just this past weekend I too the Family to the boy Scouts Fam-Camp and was in need of another lantern. I looked around and could not find any "old style" that used the liquid fuel. I already have a propane stove and so I went ahead and bought the propane model. One cylinder of propane lasted the 2 nights we were out there and still have a little bit left. I did see the fuel at K-mart for 7n dollars and some change per gallon so it ain't as bad as the 10 dollars you have to pay.
There is no more "wilderness" areas around here and I can usually drive right into the campsite or boat to it so I do carry the BBQ propane bottle and the Smoker burner to do the heavy cooking on.
Fri, 2010-05-21 08:39#5
Re: Camp Fuel
Thanks JTapia. I suspect that Walmart is likely the cheapest, but I'll give Kmart a try. I haven't bought any type of sporting goods stuff from Kmart since they caved in and stopped selling ammo due to pressure from the anti-gun crowd. So based on principal for a long time I was reluctant to give them my money for any other type of sporting goods equipment.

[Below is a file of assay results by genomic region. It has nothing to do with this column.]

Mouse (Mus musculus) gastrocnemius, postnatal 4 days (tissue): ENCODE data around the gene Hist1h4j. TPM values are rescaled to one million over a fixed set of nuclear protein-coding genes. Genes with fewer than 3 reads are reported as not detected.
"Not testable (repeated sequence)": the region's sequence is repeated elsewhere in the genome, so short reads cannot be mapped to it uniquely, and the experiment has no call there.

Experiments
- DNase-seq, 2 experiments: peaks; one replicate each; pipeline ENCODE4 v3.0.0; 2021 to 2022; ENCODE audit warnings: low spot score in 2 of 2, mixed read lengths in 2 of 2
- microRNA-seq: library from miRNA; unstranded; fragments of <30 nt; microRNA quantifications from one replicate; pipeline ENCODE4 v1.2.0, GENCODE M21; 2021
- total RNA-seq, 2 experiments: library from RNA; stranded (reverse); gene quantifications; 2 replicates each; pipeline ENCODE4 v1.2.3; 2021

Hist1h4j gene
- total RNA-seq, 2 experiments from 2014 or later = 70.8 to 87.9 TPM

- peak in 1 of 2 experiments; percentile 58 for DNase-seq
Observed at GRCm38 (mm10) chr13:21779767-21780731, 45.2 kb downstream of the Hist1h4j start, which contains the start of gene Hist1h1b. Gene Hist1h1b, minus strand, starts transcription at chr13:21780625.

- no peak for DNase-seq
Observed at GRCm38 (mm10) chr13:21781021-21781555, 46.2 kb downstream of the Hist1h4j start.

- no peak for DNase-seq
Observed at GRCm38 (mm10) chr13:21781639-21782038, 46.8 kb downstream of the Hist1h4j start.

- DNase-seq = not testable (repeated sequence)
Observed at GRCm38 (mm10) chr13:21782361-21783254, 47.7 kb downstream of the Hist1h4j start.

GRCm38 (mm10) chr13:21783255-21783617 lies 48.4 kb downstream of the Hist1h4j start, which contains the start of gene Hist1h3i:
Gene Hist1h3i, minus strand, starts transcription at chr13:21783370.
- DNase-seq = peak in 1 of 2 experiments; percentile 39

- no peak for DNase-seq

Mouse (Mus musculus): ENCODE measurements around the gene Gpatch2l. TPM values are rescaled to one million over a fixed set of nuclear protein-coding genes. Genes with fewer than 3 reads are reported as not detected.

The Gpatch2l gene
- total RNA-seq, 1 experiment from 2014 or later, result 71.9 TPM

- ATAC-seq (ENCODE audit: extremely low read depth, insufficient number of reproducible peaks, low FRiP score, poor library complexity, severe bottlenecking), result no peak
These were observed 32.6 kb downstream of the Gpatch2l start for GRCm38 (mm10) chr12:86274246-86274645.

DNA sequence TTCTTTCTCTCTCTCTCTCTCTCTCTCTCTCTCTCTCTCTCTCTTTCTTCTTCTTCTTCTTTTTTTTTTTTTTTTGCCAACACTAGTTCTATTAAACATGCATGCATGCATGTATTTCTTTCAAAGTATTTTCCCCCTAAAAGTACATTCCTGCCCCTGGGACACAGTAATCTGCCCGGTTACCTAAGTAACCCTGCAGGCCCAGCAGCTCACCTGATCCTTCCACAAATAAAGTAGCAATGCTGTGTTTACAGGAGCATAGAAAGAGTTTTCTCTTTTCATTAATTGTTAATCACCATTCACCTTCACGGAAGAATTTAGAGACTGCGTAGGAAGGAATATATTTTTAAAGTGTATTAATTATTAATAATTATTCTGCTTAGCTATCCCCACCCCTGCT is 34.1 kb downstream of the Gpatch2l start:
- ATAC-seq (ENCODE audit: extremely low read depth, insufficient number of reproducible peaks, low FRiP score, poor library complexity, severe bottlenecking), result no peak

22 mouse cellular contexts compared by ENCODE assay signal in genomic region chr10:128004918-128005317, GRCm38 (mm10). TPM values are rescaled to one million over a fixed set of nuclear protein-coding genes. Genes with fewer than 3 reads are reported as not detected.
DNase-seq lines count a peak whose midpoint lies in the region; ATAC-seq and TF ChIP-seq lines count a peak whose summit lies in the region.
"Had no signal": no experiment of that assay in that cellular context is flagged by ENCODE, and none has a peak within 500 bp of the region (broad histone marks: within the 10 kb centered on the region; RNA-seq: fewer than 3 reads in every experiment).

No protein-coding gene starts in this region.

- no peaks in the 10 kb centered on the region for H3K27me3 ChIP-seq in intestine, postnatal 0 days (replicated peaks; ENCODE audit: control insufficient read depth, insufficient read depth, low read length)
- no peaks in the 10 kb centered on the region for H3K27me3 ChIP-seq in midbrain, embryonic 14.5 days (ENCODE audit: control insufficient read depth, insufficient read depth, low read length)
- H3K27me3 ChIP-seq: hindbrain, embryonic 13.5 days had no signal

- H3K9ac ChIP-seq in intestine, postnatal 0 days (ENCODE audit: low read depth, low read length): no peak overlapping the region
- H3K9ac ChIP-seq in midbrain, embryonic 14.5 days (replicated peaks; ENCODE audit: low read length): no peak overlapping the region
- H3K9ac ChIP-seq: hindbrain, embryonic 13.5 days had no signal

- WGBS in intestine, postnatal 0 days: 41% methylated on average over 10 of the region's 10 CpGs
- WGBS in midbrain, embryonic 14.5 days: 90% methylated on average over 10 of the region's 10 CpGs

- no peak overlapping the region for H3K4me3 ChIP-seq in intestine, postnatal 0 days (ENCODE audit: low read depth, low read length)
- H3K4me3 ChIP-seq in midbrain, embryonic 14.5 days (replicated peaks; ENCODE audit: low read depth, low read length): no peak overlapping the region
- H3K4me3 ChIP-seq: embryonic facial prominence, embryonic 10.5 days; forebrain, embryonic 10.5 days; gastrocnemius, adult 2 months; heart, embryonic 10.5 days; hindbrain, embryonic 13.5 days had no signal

I also have a Coleman 2 burner propane stove and a propane perfect-flow lantern that I picked up for real cheap brand new a few years ago. I've used them a few times camping, and was impressed with their output, but I quickly found out that more heat in a stove isn't always better. Also wasn't happy with lugging around up to 4 propane cylinders per trip. The propane lantern tips over way too easy because it's too tall with a propane cylinder under it, but it is very bright, in fact a bit too bright. Never have had that stability problem with my Coleman liquid Dual Fuel lantern, it's much more stable on a flat surface. Plus I think the propane stove I have burnes way too hot and it's controls are way too sensitive. Trying to get the right medium to low setting takes forever tweeking it. Burned too many meals on that thing. I also don't like the way the propane cylinder hangs way out taking up more valuable space on a a table. All picky suff I'm sure, but then again a lot of folks don't like having to pour liquid fuel or hand pump pressure into a tank before lighting, but for me it's no problem. Since I don't use the propane stuff I had considered selling both the propane stove and lantern, but figured it's a good idea to hang onto them, just in case. You never know, one day the EPA and the enviro-whackos might ban the use of liquid camp fuel and devices in the wilderness. At any rate, my liquid fuel equipment is still my standard camping and hunting gear.